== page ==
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The story of Castles

A castle is a properly fortified military residence. To begin with, they were designed and built to keep conquered land. They also served to strike fear into the local people, were places of refuge in times of trouble and places for the lords to live. They were also impressive symbols of the power and wealth of their owners.

Castles were brought to Britain by William the Conqueror, when he invaded England from his homeland in France. Known as the Duke of Normandy, William invaded England in 1066 and, due to his victory in the Battle of Hastings, William was crowned the King of England, and became King William I.

William kept his power by building castles built throughout the land. At first, he ordered the construction of very simple castles, called motte and bailey castles. They consisted of an earthen mound called a motte, topped by a tower (first built of wood, and soon rebuilt in stone to make the towers more sturdy). The bailey was a large area of land enclosed by a shorter mound, placed next to the motte. Inside the bailey were the main activities of the castle (workshops, stables and livestock, household activities, etc.), while the tower on the motte was used as the lord’s residence and as an observation post.

These earth and wood castles were not very sturdy, because the wood would rot fairly quickly and was easy for an enemy to burn. So, William the king ordered the construction of stone castles. Stone castles were much more sturdy, did not rot like wood, and also were much more able to withstand any attack by an invader. Over the centuries after William was king, other kings ordered elaborate castles to be built.

Most castles were granted by a king to their most loyal subjects: knights or barons who fought valiantly in battle and supported their king. In return, he expected these men (most of whom were given the titles of earl or lord) to control their lands as the king’s representative, to keep the local population from rebelling, and to force them to work and pay rent to the lord, who then passed it onto the king. Castles were built to establish the power of the king and his followers, and to keep the people from regaining control of their own lands.

These first knights and barons, followers of William the Conqueror, were known as the Normans, and were a very powerful lot. They built castles almost everywhere in Britain, hundreds of which still survive. The first Norman Lord of the Sheffield Manor was Roger de Buisli, one of William I’s main supporters during the invasion.

There is evidence for the existence of a castle in Sheffield during the early Thirteenth Century, which was destroyed and rebuilt as a proper stone building . Stone castles were better able to withstand battle because the walls were very thick, anywhere between 8 and 20 feet in thickness, so they could withstand bombardment or battering from a battering ram, or another siege engine (like a trebuchet or catapult).


The round tower was determined to be a more effective shape for withstanding the impact of a battle. However, it was more difficult to build because the design was more complex. Yet, many castles made use of round towers. Their shape caused cannon balls and other types of missiles to bounce off the walls without doing damage.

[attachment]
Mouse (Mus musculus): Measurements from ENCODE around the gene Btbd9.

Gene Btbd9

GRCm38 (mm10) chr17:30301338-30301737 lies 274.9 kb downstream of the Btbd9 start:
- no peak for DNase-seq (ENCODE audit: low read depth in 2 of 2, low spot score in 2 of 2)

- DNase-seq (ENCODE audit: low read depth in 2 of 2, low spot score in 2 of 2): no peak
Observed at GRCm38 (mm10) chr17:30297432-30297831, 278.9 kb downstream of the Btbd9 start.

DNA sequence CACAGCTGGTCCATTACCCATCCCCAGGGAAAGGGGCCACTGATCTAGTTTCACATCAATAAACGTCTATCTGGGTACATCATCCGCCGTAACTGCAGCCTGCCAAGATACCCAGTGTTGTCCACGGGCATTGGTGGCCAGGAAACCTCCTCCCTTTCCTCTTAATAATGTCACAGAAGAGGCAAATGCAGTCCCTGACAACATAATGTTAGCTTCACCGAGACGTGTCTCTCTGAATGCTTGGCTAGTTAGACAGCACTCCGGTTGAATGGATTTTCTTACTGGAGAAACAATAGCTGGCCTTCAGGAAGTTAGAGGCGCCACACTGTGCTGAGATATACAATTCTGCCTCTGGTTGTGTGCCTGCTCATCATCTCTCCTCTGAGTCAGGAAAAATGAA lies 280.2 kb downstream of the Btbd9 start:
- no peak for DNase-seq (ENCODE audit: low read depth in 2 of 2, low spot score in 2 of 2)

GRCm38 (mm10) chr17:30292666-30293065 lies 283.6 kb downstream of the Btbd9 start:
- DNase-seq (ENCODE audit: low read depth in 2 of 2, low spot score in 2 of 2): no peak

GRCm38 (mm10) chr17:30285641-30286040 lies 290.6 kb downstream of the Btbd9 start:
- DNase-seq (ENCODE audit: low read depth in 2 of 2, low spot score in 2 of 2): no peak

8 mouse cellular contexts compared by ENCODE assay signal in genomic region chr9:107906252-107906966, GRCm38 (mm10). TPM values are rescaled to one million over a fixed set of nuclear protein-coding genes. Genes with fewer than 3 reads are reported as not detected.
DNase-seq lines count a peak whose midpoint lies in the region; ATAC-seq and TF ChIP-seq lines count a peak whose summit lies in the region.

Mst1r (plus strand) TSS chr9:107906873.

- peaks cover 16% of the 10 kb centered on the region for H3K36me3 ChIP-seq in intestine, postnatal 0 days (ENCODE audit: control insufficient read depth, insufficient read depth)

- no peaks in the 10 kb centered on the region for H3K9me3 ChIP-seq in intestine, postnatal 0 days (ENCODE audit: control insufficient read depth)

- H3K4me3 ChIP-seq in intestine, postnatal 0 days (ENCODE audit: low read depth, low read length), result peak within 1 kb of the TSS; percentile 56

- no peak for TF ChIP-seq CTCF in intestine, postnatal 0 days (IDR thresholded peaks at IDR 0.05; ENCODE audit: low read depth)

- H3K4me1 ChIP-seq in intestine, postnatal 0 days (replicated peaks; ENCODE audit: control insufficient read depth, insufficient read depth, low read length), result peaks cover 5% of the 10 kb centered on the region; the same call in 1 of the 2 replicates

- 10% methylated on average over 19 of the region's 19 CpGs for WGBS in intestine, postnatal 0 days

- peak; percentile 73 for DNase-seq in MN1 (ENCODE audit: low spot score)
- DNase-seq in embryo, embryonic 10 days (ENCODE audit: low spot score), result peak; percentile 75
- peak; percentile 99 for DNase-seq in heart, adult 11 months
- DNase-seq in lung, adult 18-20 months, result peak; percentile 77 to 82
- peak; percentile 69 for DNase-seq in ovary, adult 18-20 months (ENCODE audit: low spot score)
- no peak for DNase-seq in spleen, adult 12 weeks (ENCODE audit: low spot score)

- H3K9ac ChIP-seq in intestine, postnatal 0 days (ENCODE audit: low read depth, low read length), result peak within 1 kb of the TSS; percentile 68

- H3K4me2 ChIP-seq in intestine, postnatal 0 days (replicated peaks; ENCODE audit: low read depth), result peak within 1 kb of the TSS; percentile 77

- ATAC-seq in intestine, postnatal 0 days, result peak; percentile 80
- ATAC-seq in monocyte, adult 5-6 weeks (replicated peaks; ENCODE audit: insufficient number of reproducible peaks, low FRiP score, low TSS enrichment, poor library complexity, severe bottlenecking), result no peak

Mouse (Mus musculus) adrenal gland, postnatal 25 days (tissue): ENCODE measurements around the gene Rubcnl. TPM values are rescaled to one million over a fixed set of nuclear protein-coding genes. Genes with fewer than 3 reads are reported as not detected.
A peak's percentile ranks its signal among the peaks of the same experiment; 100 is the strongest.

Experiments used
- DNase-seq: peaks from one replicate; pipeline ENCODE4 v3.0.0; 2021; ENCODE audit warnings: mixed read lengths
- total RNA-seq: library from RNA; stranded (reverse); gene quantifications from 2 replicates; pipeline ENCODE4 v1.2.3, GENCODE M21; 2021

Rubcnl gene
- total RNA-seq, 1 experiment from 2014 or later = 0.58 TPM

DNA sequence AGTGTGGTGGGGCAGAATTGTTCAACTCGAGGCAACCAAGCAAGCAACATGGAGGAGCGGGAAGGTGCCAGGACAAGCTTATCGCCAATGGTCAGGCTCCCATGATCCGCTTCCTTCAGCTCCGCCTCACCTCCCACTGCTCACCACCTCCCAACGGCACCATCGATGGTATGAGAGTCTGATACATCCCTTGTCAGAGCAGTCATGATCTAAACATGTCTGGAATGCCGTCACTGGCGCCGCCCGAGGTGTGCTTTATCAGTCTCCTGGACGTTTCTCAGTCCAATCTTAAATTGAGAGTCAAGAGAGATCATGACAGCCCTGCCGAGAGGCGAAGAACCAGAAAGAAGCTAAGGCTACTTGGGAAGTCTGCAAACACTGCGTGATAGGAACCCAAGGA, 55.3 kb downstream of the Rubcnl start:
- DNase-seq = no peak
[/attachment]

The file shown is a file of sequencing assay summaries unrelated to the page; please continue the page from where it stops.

The curtain wall (the wall which surrounded the main portion of the castle) gradually became a more and more effective means to stabilise the castle. At first, they were just simple walls, but with time, they became much thicker. The curtain wall included  different types of towers, most of which were used for observation, but also as living quarters, the chapel, for storage, or to house the dungeon.

One of the most important modifications to the curtain wall was the development of the gatehouse. At first, the gatehouse was just the way in and out of the castle, and was usually a simple doorway. However, they soon became the strong point of many castles, the place where an enemy was most likely to try to break through, so the gatehouses were equipped with several defensive techniques to resist an enemy’s attack. These included: the portcullis (a heavy wooden or iron gate that was lowered to block the intruder’s entrance); heavy wooden doors that could be barred shut; carefully placed arrowslits (slits in the stone wall that pointed outward, and through which a soldier could shoot arrows at an enemy without being shot back at); and murder holes (gaps in the ceiling above the entrance passage through which boiling liquids or deadly missiles could be thrown down upon attackers).

Sheffield's gate house

Immediately outside the castle were other features which added to its stability. Most were surrounded by some form of ditch, commonly called the moat. Ditches were deep, cut into the bedrock or earth around the main part of the castle, and also around a bailey. The ditch around Sheffield Castle was water-filled

In order to gain entry to the castle, wooden drawbridges were built to span the ditches. These bridges were ingeniously designed and could be moved away from the ditch to prevent unwanted visitors from gaining access to the castle.

The moat (photo ARCUS)

Many castles, including Sheffield, were built on hillsides that would make it difficult for an invader to climb (especially carrying heavy weapons). These high locations also allowed the castle guards to see a long distance into the countryside, which was useful for detecting an invasion.

Text adapted with permission by Nick Robinson from work by Lise Hull 

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